Freeze onions

Peel and cut the onions into pieces of your desired size. Now blanch them in boiling water for about 1-2 minutes. The onions must then cool directly in ice water. Dry the onions with a kitchen towel and pack them in freezer bags or containers. Finally, label them with the date and they are ready for the freezer. Frozen onions will keep for up to 6 months or longer.

Pickling onions

Peel and cut the onions into slices or rings. Next, prepare the preserving solution from vinegar, water, sugar and spices and heat it up. Now place the onions in sterile preserving jars and pour the hot preserving solution over them. Finally, seal the jars and set aside to cool. Pickled onions will keep for several months in a cool, dark place.

Preserving onions

To make onion marmalade or chutney, cook the onions together with sugar, vinegar and spices until they are soft and caramelized. Fill the finished jam or chutney into sterile jars, seal them and store them in a cool, dark place. Onion jam or chutney will also keep for several months.

You can find more tips and detailed instructions on preserving fruit and vegetables in this article. However, always remember that most of these methods will change the texture and taste of the onions.


If you have any questions or comments on this topic, please write to us at [email protected].

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Author

Marie

Marie studied agricultural science at the University of Hohenheim. Her main focus is on ecological agriculture and permaculture. She writes articles for Fryd to educate people about ecological interrelationships and alternatives to current land use. Our current economic systems, especially in agriculture, have numerous negative effects on nature and destabilize our ecosystems. We need a great diversity in our gardens and beds again to counteract the extinction of species. Every gardener can contribute to creating and maintaining habitats and food for a wide variety of creatures. With her articles, she would like to pass on her experience in dealing with natural systems and give people the opportunity to contribute to a stable ecosystem and thus also to securing our livelihood.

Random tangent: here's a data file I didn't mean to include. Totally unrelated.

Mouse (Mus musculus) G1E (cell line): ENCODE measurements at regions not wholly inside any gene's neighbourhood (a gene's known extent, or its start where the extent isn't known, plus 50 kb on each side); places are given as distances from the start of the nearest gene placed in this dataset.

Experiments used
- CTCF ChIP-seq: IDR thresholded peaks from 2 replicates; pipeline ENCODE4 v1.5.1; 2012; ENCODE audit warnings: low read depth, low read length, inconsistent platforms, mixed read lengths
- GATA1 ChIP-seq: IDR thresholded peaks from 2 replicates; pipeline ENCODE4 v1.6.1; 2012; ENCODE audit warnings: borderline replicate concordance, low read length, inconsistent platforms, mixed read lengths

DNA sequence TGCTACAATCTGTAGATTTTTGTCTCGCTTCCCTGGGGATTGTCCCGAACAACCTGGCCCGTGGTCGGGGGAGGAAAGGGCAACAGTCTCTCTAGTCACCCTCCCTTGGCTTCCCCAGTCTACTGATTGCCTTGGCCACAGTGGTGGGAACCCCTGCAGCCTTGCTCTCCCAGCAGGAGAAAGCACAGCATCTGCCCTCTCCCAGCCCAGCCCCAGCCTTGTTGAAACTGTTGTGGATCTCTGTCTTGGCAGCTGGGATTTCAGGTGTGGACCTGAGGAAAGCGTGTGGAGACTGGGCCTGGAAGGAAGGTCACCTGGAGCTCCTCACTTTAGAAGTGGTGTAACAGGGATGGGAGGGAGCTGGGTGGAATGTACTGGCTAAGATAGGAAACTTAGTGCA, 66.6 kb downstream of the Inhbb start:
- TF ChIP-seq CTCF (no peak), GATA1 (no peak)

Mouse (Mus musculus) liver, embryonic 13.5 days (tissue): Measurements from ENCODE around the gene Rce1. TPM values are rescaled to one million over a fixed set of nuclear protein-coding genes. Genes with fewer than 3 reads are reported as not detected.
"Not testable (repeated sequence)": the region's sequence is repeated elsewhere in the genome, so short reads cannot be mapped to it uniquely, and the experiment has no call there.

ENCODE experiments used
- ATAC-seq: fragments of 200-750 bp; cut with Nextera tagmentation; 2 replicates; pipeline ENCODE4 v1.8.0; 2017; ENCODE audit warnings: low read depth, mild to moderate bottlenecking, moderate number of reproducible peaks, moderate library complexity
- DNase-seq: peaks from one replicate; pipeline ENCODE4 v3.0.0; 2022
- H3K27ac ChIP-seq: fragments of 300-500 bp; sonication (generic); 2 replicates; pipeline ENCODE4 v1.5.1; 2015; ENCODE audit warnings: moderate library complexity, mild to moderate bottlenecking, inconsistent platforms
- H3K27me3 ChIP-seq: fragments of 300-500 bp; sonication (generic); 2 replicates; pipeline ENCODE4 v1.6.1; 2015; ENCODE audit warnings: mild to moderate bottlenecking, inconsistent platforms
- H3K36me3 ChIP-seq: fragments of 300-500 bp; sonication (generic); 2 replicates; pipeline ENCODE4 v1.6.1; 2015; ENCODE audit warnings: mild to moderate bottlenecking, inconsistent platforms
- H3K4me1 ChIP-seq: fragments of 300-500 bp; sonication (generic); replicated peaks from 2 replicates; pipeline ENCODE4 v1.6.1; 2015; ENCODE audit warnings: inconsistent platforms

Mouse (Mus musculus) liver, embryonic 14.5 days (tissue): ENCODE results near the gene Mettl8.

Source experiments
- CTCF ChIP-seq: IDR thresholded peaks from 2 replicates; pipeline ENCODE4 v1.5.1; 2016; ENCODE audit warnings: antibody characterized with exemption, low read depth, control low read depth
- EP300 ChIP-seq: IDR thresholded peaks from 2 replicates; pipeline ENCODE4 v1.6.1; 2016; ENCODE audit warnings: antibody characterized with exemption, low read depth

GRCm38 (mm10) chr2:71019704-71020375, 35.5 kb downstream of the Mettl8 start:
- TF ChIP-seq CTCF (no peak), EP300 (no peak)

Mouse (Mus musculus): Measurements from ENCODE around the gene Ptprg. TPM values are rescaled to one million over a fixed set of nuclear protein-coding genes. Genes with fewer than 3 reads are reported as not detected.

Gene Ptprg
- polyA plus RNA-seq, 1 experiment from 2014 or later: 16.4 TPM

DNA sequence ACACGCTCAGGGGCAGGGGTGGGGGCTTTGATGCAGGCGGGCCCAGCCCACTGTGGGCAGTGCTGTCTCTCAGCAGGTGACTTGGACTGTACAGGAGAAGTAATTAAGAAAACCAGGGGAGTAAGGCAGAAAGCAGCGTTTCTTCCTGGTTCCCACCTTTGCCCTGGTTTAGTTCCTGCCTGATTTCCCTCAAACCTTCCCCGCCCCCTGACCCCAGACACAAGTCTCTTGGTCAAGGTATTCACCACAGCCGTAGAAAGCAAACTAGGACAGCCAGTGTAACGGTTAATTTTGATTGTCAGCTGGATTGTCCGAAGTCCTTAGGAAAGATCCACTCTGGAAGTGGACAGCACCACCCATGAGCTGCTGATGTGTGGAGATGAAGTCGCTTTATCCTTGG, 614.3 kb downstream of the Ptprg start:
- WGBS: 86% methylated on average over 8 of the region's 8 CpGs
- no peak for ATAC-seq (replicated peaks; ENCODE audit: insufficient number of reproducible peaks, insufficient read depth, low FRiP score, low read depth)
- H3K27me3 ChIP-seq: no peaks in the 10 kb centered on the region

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FAQ

Onions should not be stored next to potatoes because onions secrete ethylene. This causes the potatoes to spoil more quickly, become shriveled and start to sprout.

Onions should be stored in a cool, dark and well-ventilated place. The place should also be dry, so a refrigerator is not suitable. Only spring onions can be stored in the fridge without any problems.

Onions are ready to harvest when their skin is firm (depending on the variety) and dry. The green part of the onion should also be yellow, dried out and bent over. Spring onions are harvested with green husks.

Onions should be left to dry for about two weeks after harvesting until they are stored. This reduces the risk of mold and rot and increases their shelf life.